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Thursday, December 15, 2011

Deer Farmers Plan Another Push for Change

Metro News: The Voice of West Virginia
Another legislative fight appears looming over who regulates farm-raised deer in West Virginia.  Members of the West Virginia Deer Farmers Association are making another pitch to state lawmakers to move the responsibility for oversight on their industry from the West Virginia DNR to the state Department of Agriculture.
"There's a big difference between taking care of wildlife in their natural habitat and raising livestock on a farm," said Barbour County deer farmer Jack Rose to members of a joint legislative interim committee.
Rose believes the Department of Agriculture's oversight would give his industry more latitude to raise and sell products related to commercially raised whitetail deer.
"The Department of Ag is the most qualified when it comes to farming any animal behind a fence," said Rose. "Whereas the DNR is more qualified to regulate wildlife in a free-range environment."
The joint committee received a study from the WVU Extension Service who surveyed 22 deer farmers in West Virginia.
"Deer farming may provide an opportunity for farmers to diversify their operations and generate greater profits on smaller parcels of land than those afforded by traditional farming practices," said Daniel Eades from WVU.
The West Virginia DNR is opposed to removing deer farms from their area of responsibility.  
"They believe whitetail deer raised in a fence are livestock.  We contend that whitetail deer are whitetail deer," said DNR Director Frank Jezioro. "I guess if you have a Black Angus cow out on the free range running free--he's a Black Angus cow.  But if you fence him up--he's still a Black Angus cow, the species doesn't change.  We feel the whitetail deer is the same way."
Jezioro says the biggest fear is the potential spread of chronic wasting disease.   CWD is already present in the wild deer herd in Hampshire and Hardy County and is spreading.   Jezioro acknowledged there's been no known CWD contamination in a West Virginia deer farm, however, nationally biologists agree the disease seems to spread more rapidly among captive cervid herds in other parts of the United States.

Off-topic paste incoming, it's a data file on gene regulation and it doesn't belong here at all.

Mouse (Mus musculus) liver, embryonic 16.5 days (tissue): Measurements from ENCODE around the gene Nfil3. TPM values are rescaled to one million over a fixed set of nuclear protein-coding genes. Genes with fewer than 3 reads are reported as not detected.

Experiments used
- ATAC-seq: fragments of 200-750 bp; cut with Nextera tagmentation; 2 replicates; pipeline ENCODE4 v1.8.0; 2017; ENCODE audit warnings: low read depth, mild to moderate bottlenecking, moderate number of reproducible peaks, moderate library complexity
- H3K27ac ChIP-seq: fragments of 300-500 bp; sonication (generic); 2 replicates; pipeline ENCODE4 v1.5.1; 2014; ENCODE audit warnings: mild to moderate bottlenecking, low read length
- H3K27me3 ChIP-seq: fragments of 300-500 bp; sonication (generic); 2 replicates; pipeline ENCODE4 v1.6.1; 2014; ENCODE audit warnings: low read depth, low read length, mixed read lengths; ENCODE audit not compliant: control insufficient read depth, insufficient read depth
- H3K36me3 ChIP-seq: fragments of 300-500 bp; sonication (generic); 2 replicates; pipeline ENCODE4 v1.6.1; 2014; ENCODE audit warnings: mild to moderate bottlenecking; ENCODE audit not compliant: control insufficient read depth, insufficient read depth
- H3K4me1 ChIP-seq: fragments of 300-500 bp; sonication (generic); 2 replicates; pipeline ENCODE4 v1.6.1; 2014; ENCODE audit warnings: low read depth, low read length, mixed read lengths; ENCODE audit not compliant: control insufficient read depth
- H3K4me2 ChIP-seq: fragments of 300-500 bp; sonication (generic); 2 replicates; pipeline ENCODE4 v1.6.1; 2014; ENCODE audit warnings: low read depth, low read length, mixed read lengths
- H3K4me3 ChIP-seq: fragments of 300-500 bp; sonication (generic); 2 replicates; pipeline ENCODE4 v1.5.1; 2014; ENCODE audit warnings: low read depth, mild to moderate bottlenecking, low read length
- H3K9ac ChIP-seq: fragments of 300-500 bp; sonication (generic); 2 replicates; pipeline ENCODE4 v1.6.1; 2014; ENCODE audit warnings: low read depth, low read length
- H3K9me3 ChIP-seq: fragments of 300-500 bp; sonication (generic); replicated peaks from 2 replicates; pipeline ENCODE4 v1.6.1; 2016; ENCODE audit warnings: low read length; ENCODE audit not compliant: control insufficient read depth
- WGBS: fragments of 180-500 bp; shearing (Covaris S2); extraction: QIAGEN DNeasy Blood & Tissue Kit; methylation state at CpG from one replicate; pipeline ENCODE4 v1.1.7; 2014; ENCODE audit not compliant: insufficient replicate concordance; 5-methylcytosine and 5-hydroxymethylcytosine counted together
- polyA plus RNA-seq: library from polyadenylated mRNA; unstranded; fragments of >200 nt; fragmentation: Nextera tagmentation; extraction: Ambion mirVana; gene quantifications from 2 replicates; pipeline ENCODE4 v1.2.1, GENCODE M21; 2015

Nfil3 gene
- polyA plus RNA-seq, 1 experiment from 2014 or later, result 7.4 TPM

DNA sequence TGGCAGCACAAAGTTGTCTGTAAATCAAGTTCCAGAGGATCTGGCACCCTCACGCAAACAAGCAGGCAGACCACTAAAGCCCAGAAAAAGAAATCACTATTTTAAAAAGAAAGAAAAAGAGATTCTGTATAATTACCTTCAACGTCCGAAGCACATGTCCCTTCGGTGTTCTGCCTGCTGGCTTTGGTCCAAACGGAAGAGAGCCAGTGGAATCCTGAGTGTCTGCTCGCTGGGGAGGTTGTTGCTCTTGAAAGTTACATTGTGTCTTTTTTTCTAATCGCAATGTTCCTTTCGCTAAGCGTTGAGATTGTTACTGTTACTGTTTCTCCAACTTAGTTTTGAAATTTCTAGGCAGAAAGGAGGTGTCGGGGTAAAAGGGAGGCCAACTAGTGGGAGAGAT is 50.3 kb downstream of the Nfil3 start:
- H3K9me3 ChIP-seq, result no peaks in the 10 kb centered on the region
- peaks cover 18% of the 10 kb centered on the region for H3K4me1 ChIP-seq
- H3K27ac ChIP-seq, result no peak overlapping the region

"The domestic animals the Department of Agriculture deals with, most of those can be vaccinated," Jezioro said. "Deer cannot be vaccinated for CWD.  There is no live test for it."
Four years ago a similar fight led to a working agreement and the present rules governing deer farms in the state. The agreement was brokered and shepherded through the process by Senator Karen Facemyer of Jackson County who championed the matter. 
Jezioro says he doesn't support an outright ban deer farming in West Virginia.  He says there is a movement toward such the drastic action which has happened in neighboring states of Virginia and Maryland.  But, he adds the rules created four-years ago are working and shouldn't be a moving target.
"We think we have a good working relationship with the Department of Agriculture and the deer farmers and we stand ready to continue working with the deer farmers," said Jezioro. "But we don't see changing the rules or the laws every year or every time a farmer gets into the business." 

 Chris Lawrence

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